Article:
Question: subseq with iranges on reverse strand
gravatar for Hervé Pagès
4.2 years ago by
Hervé Pagès ♦♦ 13k
United States
Hervé Pagès ♦♦ 13k wrote:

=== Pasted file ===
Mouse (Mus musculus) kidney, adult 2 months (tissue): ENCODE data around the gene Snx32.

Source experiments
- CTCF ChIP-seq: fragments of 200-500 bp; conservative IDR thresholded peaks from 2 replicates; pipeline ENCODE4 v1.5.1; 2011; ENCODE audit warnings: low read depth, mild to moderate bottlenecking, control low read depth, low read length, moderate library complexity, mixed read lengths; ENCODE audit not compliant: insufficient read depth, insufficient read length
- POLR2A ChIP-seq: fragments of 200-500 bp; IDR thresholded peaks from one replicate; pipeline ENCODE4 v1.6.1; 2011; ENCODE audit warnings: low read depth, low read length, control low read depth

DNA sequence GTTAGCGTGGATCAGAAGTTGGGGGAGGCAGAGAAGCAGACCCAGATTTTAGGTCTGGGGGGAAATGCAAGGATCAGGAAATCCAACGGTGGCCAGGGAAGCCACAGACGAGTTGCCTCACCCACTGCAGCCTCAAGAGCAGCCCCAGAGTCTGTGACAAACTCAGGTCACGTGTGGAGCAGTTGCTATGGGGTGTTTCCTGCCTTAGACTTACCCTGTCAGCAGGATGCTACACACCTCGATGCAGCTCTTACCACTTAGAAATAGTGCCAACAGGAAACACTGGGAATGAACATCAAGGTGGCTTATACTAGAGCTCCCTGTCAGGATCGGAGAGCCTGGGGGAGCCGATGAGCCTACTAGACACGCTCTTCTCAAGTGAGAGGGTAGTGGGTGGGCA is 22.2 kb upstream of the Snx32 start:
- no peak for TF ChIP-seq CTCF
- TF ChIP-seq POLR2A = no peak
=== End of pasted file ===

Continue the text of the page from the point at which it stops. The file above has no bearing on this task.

Hi Carol, Sorry for the late answer, I was on vacations. I hope you don't mind that I'm cc'ing the Bioconductor mailing list. On 08/08/2014 05:07 AM, carol white wrote: > Hi, > If I want to take from the end of nucleotide seq of a gene that is on > the reverse strand a variable number of bp with iranges, does it not > take from the end of seq for the number of bp that is fixed? because it > seems that it takes differently that I can't find out how. So if I take > the nt seq of the gene on the ncbi web site and extract for ex 10 or 20 > bp from the end, i don't get the same as I do with iranges. As I have > already given the strand as the parameter to the iranges function, I > assume that it has already reverse-complemented. > > How can I figure out how iranges has taken the subsequence? A concrete example and showing the code would help understand exactly what you are trying to do. Note that subseq() is not strand-aware i.e. it doesn't let the user specify the strand so the extracted sequence is never reverse- complemented. To extract the nucleotide sequences corresponding to a given set of genomic ranges, it's better to use the getSeq() function, which is strand-aware. getSeq() typically takes 2 arguments, a BSgenome object and a GRanges object. The BSgenome object contains the full genome sequences of the organism. The GRanges object contains the genomic ranges of your regions of interest. These can be the regions corresponding to the entire genes, or to their flanking sequences, or to some upstream sequences, or to the last 10 or 20 nucleotides of each genes. Each genomic range is defined by a sequence name (e.g. chr1), a start position, an end position, and a strand. Here is an example of how to extract the last 10 nucleotides of all Human genes: library(TxDb.Hsapiens.UCSC.hg19.knownGene) txdb <- TxDb.Hsapiens.UCSC.hg19.knownGene gn <- genes(txdb) min(width(gn)) # check length of shortest gene gn_last10 <- flank(gn, -10, start=FALSE) library(BSgenome.Hsapiens.UCSC.hg19) genome <- BSgenome.Hsapiens.UCSC.hg19 gn_last10_seqs <- getSeq(genome, gn_last10) Then: > gn_last10_seqs A DNAStringSet instance of length 23056 width seq names [1] 10 GTGTCCTCAA 1 [2] 10 AATATTGTGG 10 [3] 10 GTGGCATGCA 100 [4] 10 TTGGATCTGG 1000 [5] 10 TCCAGGCTAC 10000 ... ... ... [23052] 10 GGTATTTTTA 9991 [23053] 10 AAATTTGAAG 9992 [23054] 10 CCGGAAGAGG 9993 [23055] 10 TTTTGTTGTA 9994 [23056] 10 CTGCGTTTAA 9997 The names on this DNAStringSet object are the Entrez Gene ids. If you want to use NCBI genes instead of UCSC genes, you could make your own TxDb object by pointing the makeTranscriptDbFromUCSC() function to the RefSeq Genes track (refGene table): txdb <- makeTranscriptDbFromUCSC("hg19", "refGene") This requires an internet connection and will take a few minutes to complete. The short sequences you will obtain should match the ones you get by querying directly the NCBI web site. Let me know if they don't. Finally note that in the above example, we represented each gene with by a single genomic range, that is, we ignored splicing (and alternate splicing). If you wanted to take them into consideration, you would need to work at the transcript level because "the last 10 or 20 nucleotides of a gene" is not necessarily well defined when intron sequences need to be skipped. Hope this helps, H. > > Thanks > > Carol > -- Hervé Pagès Program in Computational Biology Division of Public Health Sciences Fred Hutchinson Cancer Research Center 1100 Fairview Ave. N, M1-B514 P.O. Box 19024 Seattle, WA 98109-1024 E-mail: hpages at Phone: (206) 667-5791 Fax: (206) 667-1319
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